Prologue Quests = Boring

My first experiences with Lord of the Rings Online have been rather boring. I have not yet gotten to the Epic Book 1 quests but I did complete the Prologue Quests.  Just like any other game, LOTRO uses the prologue quests to get the player acclimated to the game. For some people this is certainly helpful but for others it is just boring and tedious. I have very little experience with MMO’s, but even I found myself paying very little attention to what I was doing during the Prologue Quests. The quests themselves did not provide all that much action or excitement. I found myself leading my character around to various people and talking to them about things I didn’t care about. I was bored most of the time with the tedious and repetitive tasks I was presented with. Even when I strayed from the quests to go kill some wolves, the game could only keep me entertained for so long. I want instant gratification and excitement from a game and the Prologue Quests did not provide this for me.

                The quests were clearly designed to introduce the story behind the game as well as the controls and various aspects to the game. As a player, I had read the LOTR book and watched the movie. I had a pretty good idea of where I was and what was going on. Also, my experience with gaming made it very easy to figure out how to play the game with very minimal help from the game itself. I found myself being forced to do various activities with my character that I didn’t want to do. I understood the concepts of learning skills, using skills, attacking enemies, talking to characters and so on and so forth. Undoubtedly the prologue serves a role of great importance to new and inexperienced games, but for me it just proved to be tedious. I wanted to complete the prologue quests and get them out of the way. Granted they did not take any more than an hour, but still they left me with a bad first impression of the game.

                As for the quests and their relation to Tolkien’s world, I think there are many similarities. The most obvious of these similarities are the races, the characters, and the landscape in which you play. All these are taken directly from Tolkien because after all the game is based on Tolkien’s work.  A further similarity can be drawn to the Hobbit Prologue Quests.  Here the player begins in the shire just as Tolkien’s story begins with Bilbo Baggins in the shire. The game play itself begins to shift away from Tolkien’s world as the action begins. Tolkien must begin his writing by describing all the various aspects of the new world he is depicting.  In the game however, the character is instantly immersed into the landscape and everything can be seen through the gamers’ eyes. There is no need for words or descriptions as a constant visual is provided. The player is instantly in control and can do as he or she chooses. The player is not being influenced and directed by Tolkien’s words, but now rather the player is in control and making a story for himself.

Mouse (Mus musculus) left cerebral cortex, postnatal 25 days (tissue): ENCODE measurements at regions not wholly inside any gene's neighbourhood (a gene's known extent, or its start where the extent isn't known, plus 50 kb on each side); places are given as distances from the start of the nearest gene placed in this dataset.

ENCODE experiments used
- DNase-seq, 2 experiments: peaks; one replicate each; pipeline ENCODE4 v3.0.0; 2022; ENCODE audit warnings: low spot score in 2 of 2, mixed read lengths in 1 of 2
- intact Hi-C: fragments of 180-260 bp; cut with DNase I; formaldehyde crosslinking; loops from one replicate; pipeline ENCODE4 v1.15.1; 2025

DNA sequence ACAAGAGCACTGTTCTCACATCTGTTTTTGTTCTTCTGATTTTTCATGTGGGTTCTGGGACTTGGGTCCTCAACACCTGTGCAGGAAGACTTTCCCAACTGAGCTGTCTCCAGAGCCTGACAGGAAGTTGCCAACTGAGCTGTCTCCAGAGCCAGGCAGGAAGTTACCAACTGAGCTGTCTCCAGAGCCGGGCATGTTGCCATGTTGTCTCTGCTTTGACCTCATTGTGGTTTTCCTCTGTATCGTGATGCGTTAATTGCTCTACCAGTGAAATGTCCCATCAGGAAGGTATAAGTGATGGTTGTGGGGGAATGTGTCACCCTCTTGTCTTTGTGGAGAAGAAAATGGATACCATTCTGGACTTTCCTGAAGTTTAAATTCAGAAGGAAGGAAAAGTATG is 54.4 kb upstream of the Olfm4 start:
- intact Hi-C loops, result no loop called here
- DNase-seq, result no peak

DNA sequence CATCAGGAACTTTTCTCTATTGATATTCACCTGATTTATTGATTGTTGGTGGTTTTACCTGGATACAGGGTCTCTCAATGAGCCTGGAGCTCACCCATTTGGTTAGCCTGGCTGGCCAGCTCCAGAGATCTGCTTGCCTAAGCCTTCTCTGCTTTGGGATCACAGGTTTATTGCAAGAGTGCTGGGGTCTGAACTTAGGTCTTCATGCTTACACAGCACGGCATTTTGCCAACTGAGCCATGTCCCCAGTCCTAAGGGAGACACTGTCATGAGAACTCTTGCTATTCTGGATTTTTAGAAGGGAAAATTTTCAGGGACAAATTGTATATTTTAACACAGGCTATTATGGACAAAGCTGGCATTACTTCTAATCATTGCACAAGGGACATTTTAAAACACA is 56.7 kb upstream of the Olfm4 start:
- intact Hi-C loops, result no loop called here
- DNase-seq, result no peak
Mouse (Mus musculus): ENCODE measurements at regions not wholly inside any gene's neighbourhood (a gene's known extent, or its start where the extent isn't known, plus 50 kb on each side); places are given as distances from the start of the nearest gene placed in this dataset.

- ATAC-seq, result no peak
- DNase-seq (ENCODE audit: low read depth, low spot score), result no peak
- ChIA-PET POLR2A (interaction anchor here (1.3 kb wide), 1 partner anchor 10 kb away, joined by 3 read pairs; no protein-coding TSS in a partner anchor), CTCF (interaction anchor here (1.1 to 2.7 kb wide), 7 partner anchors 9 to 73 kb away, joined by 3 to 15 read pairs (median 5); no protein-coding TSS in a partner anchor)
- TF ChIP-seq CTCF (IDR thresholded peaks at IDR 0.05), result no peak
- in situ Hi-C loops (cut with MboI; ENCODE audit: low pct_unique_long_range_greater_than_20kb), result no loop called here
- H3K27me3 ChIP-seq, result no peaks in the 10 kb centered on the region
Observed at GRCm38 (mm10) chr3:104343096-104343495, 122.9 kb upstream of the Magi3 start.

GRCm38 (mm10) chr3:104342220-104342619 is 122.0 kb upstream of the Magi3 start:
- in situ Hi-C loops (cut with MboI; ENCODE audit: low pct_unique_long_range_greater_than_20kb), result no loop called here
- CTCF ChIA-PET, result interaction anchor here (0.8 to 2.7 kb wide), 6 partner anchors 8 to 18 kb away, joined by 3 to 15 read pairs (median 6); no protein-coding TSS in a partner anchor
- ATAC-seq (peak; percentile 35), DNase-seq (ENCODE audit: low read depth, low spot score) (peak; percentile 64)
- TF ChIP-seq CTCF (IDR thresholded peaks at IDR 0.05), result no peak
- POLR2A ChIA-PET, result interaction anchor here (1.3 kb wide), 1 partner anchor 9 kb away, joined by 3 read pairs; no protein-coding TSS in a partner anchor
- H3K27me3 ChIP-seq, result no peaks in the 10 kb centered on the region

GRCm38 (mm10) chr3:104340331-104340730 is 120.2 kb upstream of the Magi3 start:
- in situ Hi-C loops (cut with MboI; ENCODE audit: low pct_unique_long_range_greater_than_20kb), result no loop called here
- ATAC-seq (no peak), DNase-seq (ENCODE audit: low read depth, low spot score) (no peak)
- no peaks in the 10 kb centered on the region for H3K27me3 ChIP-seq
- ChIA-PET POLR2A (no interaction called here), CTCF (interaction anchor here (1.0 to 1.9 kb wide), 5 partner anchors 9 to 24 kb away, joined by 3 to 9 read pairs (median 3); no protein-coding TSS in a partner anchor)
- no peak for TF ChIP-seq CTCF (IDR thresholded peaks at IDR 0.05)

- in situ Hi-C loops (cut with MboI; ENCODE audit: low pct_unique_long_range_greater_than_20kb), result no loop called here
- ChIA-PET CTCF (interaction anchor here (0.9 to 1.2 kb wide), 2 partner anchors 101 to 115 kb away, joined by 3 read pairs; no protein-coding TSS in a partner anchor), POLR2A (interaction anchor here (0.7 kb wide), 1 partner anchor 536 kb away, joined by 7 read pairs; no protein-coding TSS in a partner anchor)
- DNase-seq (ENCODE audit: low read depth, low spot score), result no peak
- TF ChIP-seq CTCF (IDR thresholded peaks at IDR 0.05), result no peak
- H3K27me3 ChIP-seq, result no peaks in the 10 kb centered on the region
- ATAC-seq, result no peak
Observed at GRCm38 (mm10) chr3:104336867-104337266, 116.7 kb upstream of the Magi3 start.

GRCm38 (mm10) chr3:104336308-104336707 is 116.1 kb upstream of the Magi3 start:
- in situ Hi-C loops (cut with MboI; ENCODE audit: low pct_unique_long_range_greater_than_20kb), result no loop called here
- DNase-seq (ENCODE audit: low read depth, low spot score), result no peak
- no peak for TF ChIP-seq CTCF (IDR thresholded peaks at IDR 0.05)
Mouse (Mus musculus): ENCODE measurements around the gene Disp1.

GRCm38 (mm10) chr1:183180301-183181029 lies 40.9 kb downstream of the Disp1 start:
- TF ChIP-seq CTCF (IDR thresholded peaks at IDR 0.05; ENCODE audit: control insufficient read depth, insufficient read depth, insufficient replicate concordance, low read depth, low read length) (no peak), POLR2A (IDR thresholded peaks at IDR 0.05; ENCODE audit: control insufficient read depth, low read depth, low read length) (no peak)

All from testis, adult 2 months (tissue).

Another interesting comparison between Tolkien’s world and LOTRO is the way in which both initially develop. Tolkien describes the world he has created with his words. Any reader would be totally unfamiliar with Middle Earth and its inhabitants, so Tolkien must devote many words to describing these things. In a similar way, the designers of LOTRO assume that a new gamer has no idea what he or she is doing. So the designers put the Prologue Quests in to familiarize a new player with what the game has in store for them.  Both “introductions”, although very different, are also similar in that they both try to create comfort and familiarity with something that may be new or unusual.

                Perhaps it is because I just don’t like MMO’s in general, but I did not enjoy my first experiences with LOTRO. While doing the Prologue Quests I just wanted to be fully immersed in the game. I wanted instant satisfaction and a chance to win but with LOTRO this is not possible. It is a long, winding road to the top and I do not think this is a road I want to travel. I enjoy games that I can become good  at and win at quickly. I do not like having to put extensive time and effort into games to become good at them. I especially do not like this when it comes to games like LOTRO where time and effort are more important than skill. Judging by the Prologue Quests and my prior knowledge of  what MMO’s are I know it will take a lot of time and game play to improve my character.  This is not my type of game and it is not something I can see myself playing much beyond  what is needed for class.

-Matt Almeida

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~ by almeidmd on September 24, 2009.

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